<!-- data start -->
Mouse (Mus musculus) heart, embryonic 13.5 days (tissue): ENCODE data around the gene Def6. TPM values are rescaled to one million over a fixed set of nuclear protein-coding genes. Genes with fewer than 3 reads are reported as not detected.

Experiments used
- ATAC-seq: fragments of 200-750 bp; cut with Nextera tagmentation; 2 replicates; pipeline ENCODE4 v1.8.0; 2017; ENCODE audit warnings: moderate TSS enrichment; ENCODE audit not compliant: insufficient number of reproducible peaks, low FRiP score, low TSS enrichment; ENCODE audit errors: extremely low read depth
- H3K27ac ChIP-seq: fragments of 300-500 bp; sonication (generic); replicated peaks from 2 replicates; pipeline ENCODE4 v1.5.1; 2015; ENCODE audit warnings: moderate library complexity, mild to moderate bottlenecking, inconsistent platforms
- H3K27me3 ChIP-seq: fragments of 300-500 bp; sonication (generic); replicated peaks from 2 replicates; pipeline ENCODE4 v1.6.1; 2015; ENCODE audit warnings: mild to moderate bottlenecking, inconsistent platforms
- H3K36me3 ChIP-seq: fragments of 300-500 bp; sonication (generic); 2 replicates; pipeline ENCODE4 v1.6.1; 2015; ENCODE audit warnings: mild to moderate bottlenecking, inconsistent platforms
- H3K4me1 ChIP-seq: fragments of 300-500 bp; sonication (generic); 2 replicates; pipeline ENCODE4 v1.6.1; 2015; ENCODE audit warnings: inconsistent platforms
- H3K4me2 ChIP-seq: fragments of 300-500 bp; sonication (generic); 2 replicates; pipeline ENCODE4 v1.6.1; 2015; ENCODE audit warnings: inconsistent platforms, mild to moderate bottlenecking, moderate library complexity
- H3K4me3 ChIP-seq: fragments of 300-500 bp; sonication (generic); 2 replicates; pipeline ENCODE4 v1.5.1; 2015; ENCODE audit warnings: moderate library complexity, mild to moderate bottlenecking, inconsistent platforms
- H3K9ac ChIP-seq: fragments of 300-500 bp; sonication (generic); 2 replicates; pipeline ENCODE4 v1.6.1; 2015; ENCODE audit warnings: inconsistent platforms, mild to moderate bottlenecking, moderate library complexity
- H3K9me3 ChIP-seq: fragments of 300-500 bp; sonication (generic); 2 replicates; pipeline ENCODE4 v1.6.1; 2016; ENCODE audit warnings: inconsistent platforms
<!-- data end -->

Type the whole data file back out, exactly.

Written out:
Mouse (Mus musculus) heart, embryonic 13.5 days (tissue): ENCODE data around the gene Def6. TPM values are rescaled to one million over a fixed set of nuclear protein-coding genes. Genes with fewer than 3 reads are reported as not detected.

Experiments used
- ATAC-seq: fragments of 200-750 bp; cut with Nextera tagmentation; 2 replicates; pipeline ENCODE4 v1.8.0; 2017; ENCODE audit warnings: moderate TSS enrichment; ENCODE audit not compliant: insufficient number of reproducible peaks, low FRiP score, low TSS enrichment; ENCODE audit errors: extremely low read depth
- H3K27ac ChIP-seq: fragments of 300-500 bp; sonication (generic); replicated peaks from 2 replicates; pipeline ENCODE4 v1.5.1; 2015; ENCODE audit warnings: moderate library complexity, mild to moderate bottlenecking, inconsistent platforms
- H3K27me3 ChIP-seq: fragments of 300-500 bp; sonication (generic); replicated peaks from 2 replicates; pipeline ENCODE4 v1.6.1; 2015; ENCODE audit warnings: mild to moderate bottlenecking, inconsistent platforms
- H3K36me3 ChIP-seq: fragments of 300-500 bp; sonication (generic); 2 replicates; pipeline ENCODE4 v1.6.1; 2015; ENCODE audit warnings: mild to moderate bottlenecking, inconsistent platforms
- H3K4me1 ChIP-seq: fragments of 300-500 bp; sonication (generic); 2 replicates; pipeline ENCODE4 v1.6.1; 2015; ENCODE audit warnings: inconsistent platforms
- H3K4me2 ChIP-seq: fragments of 300-500 bp; sonication (generic); 2 replicates; pipeline ENCODE4 v1.6.1; 2015; ENCODE audit warnings: inconsistent platforms, mild to moderate bottlenecking, moderate library complexity
- H3K4me3 ChIP-seq: fragments of 300-500 bp; sonication (generic); 2 replicates; pipeline ENCODE4 v1.5.1; 2015; ENCODE audit warnings: moderate library complexity, mild to moderate bottlenecking, inconsistent platforms
- H3K9ac ChIP-seq: fragments of 300-500 bp; sonication (generic); 2 replicates; pipeline ENCODE4 v1.6.1; 2015; ENCODE audit warnings: inconsistent platforms, mild to moderate bottlenecking, moderate library complexity
- H3K9me3 ChIP-seq: fragments of 300-500 bp; sonication (generic); 2 replicates; pipeline ENCODE4 v1.6.1; 2016; ENCODE audit warnings: inconsistent platforms